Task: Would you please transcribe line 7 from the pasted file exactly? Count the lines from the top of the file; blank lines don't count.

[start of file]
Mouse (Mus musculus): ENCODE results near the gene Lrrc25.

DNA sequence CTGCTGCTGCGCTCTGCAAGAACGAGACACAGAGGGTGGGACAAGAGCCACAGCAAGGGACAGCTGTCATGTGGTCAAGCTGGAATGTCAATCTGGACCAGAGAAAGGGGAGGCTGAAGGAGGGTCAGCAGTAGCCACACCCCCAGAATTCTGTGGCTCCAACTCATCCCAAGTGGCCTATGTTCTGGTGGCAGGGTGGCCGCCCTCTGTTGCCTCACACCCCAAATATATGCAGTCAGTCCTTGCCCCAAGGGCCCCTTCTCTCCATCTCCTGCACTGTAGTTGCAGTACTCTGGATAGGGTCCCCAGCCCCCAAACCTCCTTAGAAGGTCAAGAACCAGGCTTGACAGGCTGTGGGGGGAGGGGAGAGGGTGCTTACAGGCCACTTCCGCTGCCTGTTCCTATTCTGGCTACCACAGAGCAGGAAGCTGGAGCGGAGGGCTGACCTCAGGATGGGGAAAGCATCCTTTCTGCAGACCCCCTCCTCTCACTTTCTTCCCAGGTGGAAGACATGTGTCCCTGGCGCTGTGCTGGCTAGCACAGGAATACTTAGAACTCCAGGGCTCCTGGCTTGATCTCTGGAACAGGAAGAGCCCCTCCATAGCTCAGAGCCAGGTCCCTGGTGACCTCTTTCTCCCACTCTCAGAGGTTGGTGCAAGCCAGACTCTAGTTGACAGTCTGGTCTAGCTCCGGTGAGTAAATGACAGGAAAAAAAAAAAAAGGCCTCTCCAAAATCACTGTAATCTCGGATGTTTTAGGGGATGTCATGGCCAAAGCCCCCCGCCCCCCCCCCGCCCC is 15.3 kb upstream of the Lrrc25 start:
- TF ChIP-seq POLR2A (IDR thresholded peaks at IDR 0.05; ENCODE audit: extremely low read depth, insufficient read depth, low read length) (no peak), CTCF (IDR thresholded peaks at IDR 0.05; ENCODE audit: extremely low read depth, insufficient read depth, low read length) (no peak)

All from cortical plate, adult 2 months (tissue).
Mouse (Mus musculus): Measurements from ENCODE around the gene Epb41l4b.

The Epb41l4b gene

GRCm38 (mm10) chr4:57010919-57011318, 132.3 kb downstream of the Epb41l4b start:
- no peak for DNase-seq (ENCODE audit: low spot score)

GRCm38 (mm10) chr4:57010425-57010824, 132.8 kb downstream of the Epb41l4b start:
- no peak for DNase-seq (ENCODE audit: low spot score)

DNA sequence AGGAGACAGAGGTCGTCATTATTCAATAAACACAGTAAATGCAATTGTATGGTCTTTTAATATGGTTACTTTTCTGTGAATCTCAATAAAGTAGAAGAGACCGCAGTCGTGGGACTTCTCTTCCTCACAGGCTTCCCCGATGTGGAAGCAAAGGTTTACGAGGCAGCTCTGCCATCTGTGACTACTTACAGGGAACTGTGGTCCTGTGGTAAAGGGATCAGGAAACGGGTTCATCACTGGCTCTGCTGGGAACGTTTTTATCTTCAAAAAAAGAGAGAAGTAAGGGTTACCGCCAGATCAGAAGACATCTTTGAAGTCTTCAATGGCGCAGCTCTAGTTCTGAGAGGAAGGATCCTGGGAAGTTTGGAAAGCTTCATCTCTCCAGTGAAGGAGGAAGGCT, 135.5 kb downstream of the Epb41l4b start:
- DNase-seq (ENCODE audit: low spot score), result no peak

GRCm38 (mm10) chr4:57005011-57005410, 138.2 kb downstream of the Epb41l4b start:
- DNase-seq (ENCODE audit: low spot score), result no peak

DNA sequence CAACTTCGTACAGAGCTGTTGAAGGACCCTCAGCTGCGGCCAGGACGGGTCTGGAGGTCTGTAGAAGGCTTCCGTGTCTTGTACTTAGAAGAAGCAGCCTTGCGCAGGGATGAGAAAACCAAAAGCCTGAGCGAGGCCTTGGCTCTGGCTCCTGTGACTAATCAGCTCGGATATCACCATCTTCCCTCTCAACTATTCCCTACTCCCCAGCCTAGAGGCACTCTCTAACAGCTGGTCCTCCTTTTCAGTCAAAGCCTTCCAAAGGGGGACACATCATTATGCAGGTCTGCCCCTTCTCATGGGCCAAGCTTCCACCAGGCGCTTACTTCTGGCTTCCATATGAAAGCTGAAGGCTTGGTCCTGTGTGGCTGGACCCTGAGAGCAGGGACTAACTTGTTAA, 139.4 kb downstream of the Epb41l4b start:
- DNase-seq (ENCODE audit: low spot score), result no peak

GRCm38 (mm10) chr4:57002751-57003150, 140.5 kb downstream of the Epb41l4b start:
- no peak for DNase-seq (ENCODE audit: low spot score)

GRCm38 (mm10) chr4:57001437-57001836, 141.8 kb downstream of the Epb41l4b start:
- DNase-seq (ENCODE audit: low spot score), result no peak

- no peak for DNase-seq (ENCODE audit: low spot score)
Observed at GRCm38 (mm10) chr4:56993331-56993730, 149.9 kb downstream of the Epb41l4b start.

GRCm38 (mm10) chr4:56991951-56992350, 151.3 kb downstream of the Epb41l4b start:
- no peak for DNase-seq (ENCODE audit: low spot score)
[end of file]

GRCm38 (mm10) chr4:57010919-57011318, 132.3 kb downstream of the Epb41l4b start: